Prevent child drownings: Public Health recommends Water Watchers

June 5, 2024 /

With temperatures rising, many Kern County families may be trying to beat the heat by swimming in the backyard or taking trips to the beach and other recreational bodies of water. Because of this, the Kern County Public Health Department is urging adults to designate Water Watchers to supervise children during water activities.

“When in and around water, children must always be kept in sight of a responsible adult. Drownings can happen quickly and silently, so there is no room for error,” a press release sent out by Public Health stated.

The press release also stated that drowning is the leading cause of injury-related death among children ages one to four. In 2022, the Kern County Child Death Review Team (CDRT) reported six drownings in children under the age of eighteen. From 2018 to 2022, twenty-one children died from drowning in Kern County.

“Of these, three were in the Kern River, three in bathtubs and 15 in pools. It was determined that 100% of the pool- and tub-related drownings had a lapse in supervision,” the press release said. “These consisted of a lapse of adult supervision while the child was in a pool or tub or in the home that had easy access to the pool.”

The designated Water Watcher will wear a lanyard that can rotate between adults to ensure someone is always focused on the children. The Water Watcher should not be conversing with others, texting, watching videos, or reading a book.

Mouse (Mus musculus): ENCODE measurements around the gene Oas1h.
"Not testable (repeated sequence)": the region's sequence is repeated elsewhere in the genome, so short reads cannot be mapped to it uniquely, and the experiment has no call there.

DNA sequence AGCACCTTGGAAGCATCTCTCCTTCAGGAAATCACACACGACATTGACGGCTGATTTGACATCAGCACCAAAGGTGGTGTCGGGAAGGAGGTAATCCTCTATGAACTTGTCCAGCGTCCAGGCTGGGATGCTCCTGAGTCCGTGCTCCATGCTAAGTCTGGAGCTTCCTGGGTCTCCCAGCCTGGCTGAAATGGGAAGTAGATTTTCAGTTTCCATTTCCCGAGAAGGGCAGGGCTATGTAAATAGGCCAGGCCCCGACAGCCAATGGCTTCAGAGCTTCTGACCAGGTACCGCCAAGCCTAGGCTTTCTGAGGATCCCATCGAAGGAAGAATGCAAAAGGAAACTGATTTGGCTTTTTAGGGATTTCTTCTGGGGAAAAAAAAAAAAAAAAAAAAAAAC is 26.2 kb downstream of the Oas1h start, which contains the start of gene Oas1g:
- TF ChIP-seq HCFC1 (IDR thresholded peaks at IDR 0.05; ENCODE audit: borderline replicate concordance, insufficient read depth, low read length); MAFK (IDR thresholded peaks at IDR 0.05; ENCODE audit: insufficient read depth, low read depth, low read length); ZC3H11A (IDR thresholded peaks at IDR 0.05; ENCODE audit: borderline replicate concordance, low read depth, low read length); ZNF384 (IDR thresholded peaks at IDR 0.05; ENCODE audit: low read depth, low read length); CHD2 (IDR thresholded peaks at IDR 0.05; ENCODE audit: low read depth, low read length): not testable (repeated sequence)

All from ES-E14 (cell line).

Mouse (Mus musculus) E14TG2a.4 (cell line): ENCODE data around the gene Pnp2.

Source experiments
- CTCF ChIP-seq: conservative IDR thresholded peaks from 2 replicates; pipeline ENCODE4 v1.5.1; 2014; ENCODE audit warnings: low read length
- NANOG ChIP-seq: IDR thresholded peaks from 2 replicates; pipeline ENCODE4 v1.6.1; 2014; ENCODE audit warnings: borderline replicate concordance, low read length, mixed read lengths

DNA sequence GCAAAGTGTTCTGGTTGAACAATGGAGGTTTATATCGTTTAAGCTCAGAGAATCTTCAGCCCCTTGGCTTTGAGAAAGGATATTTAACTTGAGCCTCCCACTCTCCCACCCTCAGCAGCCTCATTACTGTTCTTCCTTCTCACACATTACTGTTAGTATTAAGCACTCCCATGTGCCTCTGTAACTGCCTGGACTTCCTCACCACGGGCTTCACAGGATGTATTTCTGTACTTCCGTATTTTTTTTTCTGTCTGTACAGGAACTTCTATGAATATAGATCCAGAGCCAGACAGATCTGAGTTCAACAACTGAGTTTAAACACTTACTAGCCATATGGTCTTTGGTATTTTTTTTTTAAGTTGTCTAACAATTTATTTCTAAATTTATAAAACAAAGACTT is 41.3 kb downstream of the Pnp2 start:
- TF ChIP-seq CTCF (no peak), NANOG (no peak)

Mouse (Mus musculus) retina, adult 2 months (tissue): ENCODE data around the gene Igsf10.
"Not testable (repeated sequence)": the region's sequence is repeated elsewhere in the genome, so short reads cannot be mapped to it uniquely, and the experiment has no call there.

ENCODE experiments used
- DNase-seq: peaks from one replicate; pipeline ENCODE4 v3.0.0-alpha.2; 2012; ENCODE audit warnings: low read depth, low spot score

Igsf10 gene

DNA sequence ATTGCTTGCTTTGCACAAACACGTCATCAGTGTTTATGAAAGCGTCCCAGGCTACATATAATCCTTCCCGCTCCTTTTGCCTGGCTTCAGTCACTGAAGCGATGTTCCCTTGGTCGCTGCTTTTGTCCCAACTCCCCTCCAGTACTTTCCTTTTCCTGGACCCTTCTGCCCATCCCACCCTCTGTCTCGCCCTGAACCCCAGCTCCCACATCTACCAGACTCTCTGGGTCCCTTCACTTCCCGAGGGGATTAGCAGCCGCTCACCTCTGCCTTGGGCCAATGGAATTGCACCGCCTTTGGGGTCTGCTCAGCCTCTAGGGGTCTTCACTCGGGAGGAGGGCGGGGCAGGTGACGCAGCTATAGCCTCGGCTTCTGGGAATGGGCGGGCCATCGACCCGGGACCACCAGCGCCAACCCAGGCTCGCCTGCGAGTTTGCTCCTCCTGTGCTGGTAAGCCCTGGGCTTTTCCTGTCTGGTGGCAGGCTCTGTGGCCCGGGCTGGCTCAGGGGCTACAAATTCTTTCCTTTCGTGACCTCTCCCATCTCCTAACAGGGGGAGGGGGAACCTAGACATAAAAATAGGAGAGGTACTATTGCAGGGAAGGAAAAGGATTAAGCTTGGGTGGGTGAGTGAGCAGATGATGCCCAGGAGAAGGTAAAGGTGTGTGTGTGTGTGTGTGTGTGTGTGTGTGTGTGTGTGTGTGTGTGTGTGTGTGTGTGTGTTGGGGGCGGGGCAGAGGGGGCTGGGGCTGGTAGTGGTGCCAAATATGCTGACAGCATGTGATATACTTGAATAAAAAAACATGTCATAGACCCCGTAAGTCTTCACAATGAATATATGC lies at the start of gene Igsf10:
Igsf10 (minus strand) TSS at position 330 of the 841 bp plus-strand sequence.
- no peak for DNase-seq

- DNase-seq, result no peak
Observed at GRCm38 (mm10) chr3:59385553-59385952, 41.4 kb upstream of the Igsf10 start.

After a certain amount of time, the Water Watcher card is passed to another adult who will then be responsible for the active supervision.

Those interested in being a Water Watcher can pick up a free lanyard at Public Health located at 1800 Mt. Vernon Avenue in Bakersfield.

Additionally, Public Health also provided tips on how to prevent drownings in and around the home:


  • Never leave children unattended, especially near water.
  • Children who cannot swim should remain within your reach. 
  • Keep a phone near you – to call 911 if there is an emergency.


  • Put a fence around all sides of a pool or spa with a self-closing and latching gate. 
  • Have alarms on doors and pool gates. 


  • Adults and children should learn how to swim. 
  • Teach your child to always swim with a buddy. 
  • Use life jackets and avoid using air-filled toys as floatation devices.


Victoria Rodgers

Victoria Rodgers is an editor and reporter for Kern Sol News. Born in Bakersfield, CA, she received her Bachelor of Arts in English from Rockford University in Illinois. She can be reached at